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Thread: question on effective f-number variation

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    question on effective f-number variation

    can someone help explain what effective F-number variation is? I bought a new Nikkor 105mm f/2.8 micro lens today. By it's description I would expect that it would be able to reach an aperture of 2.8 at any focal length. After taking it for a test drive I've found that aperture closes down to f/3.5 at the shorter focal lengths. Is this correct or do I have a dodgy lens?

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    Administrator ricktas's Avatar
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    Umm, it only has one focal length: 105mm. Are you talking about distance to subject here?
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    sorry, i'm obviously not using the correct terms. Yes I am talking about distance to the subject. At 3m+ I can set the aperture to f/2.8, but at 1.5m the best I can get is f/3. Every time I half the distance to the subject the aperture closes by .2 - give or take. So at the closest distance of .3 meters the widest aperture I can achieve is f/4.8.

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    Ausphotography Veteran Speedway's Avatar
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    What mode are you using? In AP or full manual mode the aperture should stay as set. In other modes it will change according to available light.
    Keith.

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    Davros I assume that you have the current model (AF-S VR), so I can't be specific about that lens as I have the previous AF-D model. The maximum aperture on my lens reduces as it approaches a 1:1 macro ratio (i.e. min focus distance) down to f/5 at 1:1 even though it's nominally an f/2.8 lens.

    As far as I'm aware this is normal macro lens behaviour. I think all lenses might behave this way to some degree but on most it's negligible. So why don't they write it on the barrel? Marketing I guess...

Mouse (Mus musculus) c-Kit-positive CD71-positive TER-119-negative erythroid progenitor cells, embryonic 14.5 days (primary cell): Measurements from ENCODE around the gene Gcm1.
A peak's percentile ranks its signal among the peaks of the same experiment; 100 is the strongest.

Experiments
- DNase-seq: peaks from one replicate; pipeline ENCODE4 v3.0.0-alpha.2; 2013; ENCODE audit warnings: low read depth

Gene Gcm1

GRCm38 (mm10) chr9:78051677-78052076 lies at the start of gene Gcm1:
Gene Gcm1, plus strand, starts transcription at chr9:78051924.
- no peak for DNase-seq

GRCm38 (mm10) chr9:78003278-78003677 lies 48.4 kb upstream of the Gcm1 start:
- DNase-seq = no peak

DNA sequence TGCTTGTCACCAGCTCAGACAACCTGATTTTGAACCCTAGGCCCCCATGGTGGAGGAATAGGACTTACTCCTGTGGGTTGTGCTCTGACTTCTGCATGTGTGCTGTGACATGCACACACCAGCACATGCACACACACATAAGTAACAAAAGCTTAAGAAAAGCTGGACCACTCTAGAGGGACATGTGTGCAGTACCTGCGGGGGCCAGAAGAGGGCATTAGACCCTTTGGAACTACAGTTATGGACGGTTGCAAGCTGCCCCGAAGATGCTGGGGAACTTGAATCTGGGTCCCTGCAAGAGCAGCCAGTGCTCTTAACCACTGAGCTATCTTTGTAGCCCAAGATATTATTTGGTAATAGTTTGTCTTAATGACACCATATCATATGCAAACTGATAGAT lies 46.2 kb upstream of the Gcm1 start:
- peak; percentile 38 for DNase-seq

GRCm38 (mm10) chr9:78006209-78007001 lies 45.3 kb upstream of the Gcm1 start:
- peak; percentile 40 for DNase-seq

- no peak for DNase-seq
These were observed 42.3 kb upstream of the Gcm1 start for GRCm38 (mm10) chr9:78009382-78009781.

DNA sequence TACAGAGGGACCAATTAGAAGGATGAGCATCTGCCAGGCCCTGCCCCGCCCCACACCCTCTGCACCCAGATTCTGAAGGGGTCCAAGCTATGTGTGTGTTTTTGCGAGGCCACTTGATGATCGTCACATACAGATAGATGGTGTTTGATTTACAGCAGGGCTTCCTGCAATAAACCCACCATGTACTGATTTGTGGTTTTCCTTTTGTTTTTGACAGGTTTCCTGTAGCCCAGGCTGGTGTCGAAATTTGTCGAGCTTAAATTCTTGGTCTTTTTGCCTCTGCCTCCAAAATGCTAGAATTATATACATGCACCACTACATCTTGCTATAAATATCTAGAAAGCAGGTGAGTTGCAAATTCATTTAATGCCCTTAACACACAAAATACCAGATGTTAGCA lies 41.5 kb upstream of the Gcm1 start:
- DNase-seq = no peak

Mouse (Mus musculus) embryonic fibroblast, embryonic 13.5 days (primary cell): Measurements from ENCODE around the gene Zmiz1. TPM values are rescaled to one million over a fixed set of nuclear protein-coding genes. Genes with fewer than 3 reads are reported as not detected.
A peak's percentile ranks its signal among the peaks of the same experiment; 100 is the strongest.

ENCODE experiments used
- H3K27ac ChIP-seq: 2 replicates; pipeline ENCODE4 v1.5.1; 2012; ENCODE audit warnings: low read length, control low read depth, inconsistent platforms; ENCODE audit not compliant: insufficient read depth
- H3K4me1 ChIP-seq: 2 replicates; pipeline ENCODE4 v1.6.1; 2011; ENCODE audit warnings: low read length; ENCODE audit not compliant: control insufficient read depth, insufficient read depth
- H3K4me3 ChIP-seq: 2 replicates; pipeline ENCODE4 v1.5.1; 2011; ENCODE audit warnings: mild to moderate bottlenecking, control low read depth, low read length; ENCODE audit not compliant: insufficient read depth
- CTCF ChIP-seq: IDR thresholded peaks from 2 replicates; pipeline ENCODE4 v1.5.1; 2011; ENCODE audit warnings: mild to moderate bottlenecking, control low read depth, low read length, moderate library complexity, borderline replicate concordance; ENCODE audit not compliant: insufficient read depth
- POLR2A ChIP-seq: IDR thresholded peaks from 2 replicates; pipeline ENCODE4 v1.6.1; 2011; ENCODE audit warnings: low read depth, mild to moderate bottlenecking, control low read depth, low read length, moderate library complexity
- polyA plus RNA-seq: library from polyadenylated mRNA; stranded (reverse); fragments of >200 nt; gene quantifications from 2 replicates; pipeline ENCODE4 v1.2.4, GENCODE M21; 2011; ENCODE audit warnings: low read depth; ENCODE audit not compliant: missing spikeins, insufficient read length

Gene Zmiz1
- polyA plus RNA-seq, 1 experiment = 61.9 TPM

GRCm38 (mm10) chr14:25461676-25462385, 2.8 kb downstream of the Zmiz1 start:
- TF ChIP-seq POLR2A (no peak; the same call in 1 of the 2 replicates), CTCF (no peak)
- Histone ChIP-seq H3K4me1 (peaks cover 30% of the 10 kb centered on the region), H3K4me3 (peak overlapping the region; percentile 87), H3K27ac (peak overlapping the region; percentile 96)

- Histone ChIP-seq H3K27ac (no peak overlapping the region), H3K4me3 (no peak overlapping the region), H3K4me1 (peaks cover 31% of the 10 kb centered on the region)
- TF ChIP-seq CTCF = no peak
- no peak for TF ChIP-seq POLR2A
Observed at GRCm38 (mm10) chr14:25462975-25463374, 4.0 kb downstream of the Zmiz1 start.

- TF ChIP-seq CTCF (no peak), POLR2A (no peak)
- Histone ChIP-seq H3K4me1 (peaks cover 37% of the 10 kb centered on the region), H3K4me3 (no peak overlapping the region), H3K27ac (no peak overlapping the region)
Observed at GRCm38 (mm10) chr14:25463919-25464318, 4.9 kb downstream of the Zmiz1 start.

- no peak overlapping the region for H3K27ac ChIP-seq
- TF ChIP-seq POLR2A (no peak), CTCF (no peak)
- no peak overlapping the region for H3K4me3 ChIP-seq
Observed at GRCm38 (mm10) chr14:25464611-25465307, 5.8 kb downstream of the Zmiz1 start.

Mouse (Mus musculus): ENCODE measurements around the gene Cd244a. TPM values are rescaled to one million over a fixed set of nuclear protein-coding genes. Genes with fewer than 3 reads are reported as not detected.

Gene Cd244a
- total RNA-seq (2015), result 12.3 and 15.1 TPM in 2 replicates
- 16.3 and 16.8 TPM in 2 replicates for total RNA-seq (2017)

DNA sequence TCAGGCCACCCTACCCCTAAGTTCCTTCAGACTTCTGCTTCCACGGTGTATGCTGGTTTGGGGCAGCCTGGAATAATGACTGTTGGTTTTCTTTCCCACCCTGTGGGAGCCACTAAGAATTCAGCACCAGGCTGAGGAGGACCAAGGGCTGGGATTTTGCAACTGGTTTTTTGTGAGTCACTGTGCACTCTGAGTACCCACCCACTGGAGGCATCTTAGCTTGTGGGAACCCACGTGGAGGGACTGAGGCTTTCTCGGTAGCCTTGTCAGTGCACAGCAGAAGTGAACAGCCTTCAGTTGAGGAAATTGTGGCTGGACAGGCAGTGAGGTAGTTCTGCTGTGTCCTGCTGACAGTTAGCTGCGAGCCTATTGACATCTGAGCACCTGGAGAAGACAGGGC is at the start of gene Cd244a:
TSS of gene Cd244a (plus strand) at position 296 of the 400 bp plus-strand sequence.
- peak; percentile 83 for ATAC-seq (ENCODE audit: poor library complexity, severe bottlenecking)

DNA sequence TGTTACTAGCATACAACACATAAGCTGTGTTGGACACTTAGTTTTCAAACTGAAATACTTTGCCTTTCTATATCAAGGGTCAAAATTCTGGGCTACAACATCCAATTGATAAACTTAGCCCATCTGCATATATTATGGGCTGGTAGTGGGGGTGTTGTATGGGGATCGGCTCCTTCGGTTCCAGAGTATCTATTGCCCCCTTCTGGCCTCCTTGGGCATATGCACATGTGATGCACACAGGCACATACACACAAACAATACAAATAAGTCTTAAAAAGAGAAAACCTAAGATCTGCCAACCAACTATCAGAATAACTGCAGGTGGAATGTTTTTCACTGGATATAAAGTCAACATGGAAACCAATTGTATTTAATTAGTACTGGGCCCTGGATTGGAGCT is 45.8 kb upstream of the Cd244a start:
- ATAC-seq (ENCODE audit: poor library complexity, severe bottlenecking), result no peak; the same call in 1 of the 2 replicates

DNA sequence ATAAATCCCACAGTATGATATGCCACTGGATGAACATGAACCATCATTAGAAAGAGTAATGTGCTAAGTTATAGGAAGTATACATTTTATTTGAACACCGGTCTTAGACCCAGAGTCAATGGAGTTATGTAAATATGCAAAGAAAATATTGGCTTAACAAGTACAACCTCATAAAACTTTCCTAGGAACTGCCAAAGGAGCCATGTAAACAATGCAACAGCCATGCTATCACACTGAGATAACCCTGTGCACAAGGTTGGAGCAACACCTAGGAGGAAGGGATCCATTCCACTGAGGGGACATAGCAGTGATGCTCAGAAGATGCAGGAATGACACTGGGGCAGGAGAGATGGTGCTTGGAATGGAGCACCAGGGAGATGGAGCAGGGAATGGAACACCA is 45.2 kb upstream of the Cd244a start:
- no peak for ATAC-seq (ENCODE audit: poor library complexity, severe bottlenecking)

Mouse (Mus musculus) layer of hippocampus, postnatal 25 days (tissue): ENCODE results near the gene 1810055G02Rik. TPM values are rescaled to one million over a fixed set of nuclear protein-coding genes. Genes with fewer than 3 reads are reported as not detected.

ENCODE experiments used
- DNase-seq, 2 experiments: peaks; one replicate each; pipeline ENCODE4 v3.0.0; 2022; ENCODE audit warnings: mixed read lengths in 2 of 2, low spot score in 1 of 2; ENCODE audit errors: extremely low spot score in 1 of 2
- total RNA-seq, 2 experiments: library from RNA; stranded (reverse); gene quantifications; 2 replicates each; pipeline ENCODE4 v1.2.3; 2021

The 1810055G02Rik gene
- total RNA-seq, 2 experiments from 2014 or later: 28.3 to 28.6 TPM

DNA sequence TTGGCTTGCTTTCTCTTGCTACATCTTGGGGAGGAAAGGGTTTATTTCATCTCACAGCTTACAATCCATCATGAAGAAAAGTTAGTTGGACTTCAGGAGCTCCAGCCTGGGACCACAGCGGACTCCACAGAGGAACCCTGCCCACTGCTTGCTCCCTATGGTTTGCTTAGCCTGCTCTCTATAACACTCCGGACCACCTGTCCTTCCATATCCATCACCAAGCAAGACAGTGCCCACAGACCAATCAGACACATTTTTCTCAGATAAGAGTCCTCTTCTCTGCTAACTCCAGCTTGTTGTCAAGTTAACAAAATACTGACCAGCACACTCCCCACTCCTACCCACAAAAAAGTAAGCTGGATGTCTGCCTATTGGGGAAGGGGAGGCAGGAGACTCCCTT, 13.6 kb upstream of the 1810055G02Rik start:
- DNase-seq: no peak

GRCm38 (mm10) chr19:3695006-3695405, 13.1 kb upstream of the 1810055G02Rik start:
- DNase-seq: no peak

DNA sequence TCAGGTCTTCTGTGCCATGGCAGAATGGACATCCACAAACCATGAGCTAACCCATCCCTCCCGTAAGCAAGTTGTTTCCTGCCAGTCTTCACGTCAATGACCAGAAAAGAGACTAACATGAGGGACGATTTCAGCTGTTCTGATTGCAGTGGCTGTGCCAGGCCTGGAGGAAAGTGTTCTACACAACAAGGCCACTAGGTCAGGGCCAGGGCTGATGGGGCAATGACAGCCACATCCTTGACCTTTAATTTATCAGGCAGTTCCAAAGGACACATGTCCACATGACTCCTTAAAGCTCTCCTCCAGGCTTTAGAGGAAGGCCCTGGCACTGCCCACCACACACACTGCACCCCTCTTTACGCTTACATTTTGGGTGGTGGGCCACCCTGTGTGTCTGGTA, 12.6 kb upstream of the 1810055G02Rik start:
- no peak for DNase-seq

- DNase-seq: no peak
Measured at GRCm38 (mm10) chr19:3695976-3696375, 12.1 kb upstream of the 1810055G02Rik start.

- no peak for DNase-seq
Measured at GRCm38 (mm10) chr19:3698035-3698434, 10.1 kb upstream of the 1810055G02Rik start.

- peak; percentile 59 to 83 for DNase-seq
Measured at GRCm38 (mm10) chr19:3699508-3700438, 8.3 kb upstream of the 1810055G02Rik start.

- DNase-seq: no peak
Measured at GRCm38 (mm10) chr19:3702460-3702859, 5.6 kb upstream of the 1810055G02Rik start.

Edit: Oh, your lens is new today. Then that would definitely be the AF-S VR model. I should read more carefully

    Cheers.
    Last edited by fillum; 29-10-2010 at 2:02pm.
    Phil.

    Some Nikon stuff. I shoot Mirrorless and Mirrorlessless.


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    no macro lenses are technically constant aperture, and yes what you experience is normal.

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    It is a characteristic of macro lenses that as you move closer and the front element moves forward in focussing, the f-stop decreases. It can be, and normally is, well over a stop. I think it may be due to the focal length actually changing with really close focussing distances in order to achieve focus.

    This is not the same as the difference in light transmission (known as T-stops) and f-stops which is a mechanical relationship of aperture to focal legth. The difference in that relationship is generally less than 1/3rd stop even in the most complex lens.

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    Interesting, I was not aware of this "phenomena" before